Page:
Take a snapshot of the current settings for safekeeping

Installing Windows 2000 and your applications and then configuring everything just the way you want it takes a lot of time. One hardware problem or failed software installation could force you to redo much of that work. It’s therefore a good idea to make a backup of your system’s configuration information after you have the system set up and configured, and prior to making any system changes, such as adding or removing hardware or software.

Windows 2000 stores its configuration data in the registry, a group of several files stored in the systemroot \System32\Config folder. The registry stores settings that define the way Windows 2000 looks and functions and also stores application settings. If you experience a problem with the registry, having a backup copy of it can make it relatively simple to recover the system.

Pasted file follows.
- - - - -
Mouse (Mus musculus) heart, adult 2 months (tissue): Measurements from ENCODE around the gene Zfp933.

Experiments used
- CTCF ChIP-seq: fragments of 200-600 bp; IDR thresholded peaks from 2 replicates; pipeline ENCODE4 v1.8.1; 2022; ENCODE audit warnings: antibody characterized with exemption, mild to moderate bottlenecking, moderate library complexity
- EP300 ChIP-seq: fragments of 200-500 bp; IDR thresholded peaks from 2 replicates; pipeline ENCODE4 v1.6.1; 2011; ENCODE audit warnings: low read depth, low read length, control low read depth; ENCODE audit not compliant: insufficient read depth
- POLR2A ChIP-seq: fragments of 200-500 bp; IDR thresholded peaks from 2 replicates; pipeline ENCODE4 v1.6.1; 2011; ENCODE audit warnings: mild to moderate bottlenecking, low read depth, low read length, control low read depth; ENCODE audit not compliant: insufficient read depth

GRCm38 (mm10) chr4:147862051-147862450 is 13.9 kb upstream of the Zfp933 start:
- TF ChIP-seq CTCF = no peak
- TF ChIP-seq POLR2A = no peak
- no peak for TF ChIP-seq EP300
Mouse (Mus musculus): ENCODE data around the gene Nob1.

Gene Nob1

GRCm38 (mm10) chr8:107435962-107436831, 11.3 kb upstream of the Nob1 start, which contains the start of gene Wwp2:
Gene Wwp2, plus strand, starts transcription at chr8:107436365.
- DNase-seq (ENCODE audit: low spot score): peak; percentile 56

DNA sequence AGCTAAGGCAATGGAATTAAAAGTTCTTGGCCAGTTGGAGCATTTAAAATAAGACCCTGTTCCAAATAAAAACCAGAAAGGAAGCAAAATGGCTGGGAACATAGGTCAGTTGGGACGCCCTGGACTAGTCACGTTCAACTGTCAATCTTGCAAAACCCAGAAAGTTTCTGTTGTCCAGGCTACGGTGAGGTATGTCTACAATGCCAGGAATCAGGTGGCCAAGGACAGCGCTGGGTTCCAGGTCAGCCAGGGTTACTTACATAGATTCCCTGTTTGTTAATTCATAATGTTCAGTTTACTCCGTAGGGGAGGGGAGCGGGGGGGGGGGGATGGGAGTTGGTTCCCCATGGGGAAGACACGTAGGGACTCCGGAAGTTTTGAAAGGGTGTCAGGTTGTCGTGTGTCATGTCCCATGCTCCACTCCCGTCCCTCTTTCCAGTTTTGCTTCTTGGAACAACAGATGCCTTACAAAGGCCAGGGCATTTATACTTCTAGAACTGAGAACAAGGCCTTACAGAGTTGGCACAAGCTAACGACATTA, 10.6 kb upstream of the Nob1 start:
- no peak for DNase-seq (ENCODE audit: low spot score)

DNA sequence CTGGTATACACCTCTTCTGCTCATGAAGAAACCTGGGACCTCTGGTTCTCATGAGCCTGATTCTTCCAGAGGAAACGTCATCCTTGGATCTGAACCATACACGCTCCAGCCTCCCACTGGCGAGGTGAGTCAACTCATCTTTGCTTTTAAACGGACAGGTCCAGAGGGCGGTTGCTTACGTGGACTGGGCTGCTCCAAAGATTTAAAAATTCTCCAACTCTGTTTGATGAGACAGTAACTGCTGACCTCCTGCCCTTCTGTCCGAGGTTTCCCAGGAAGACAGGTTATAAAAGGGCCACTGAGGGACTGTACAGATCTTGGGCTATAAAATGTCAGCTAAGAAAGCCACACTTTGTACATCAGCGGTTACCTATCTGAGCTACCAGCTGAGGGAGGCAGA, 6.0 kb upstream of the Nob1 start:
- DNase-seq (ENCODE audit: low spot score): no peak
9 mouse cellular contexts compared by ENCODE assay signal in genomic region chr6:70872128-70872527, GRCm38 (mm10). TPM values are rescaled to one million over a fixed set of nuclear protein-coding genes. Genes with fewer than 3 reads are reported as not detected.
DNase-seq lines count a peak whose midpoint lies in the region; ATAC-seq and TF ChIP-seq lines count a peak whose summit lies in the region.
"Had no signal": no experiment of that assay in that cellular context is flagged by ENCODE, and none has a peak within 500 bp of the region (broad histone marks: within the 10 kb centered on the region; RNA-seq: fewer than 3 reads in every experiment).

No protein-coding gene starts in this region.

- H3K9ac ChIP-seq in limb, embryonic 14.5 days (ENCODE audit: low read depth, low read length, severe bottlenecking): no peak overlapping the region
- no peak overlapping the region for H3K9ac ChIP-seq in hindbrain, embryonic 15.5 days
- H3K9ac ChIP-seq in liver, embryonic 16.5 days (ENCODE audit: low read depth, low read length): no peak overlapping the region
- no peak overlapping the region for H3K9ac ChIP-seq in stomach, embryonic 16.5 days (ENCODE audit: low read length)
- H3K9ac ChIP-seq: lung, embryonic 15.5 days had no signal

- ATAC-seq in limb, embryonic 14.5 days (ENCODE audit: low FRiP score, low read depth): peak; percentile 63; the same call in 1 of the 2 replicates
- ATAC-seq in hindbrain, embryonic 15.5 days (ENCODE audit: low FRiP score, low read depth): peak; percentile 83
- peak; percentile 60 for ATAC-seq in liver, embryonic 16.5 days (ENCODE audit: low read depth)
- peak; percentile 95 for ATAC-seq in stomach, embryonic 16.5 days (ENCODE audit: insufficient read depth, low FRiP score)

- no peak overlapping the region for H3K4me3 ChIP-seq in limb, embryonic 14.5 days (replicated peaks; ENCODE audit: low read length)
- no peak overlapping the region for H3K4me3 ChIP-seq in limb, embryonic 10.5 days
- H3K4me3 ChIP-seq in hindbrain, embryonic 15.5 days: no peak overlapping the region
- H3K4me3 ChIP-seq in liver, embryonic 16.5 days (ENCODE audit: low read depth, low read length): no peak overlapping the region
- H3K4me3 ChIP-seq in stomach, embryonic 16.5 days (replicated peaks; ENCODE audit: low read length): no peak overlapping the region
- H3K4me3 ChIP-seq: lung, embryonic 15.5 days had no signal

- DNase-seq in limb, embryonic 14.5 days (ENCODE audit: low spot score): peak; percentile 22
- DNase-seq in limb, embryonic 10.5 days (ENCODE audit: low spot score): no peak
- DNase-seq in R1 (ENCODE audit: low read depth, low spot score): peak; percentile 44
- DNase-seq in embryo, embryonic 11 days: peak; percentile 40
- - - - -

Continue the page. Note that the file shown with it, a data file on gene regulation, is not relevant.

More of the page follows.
Backing up the registry is just one task you should perform on a regular basis. Consider the following tasks as a good guideline to follow to ensure that you can recover your system quickly in the event of a hardware failure or other problem that causes your system configuration to become corrupted or lost.


Backing up the registry and system state data is no substitute for a complete backup of the filesystem. Having the registry and system state data backed up can help you recover the system, but it doesn’t address problems such as new drivers being replaced by older ones, lost data files, or hardware failures. ...

Get Windows 2000 Quick Fixes now with O’Reilly online learning.

O’Reilly members experience live online training, plus books, videos, and digital content from 200+ publishers.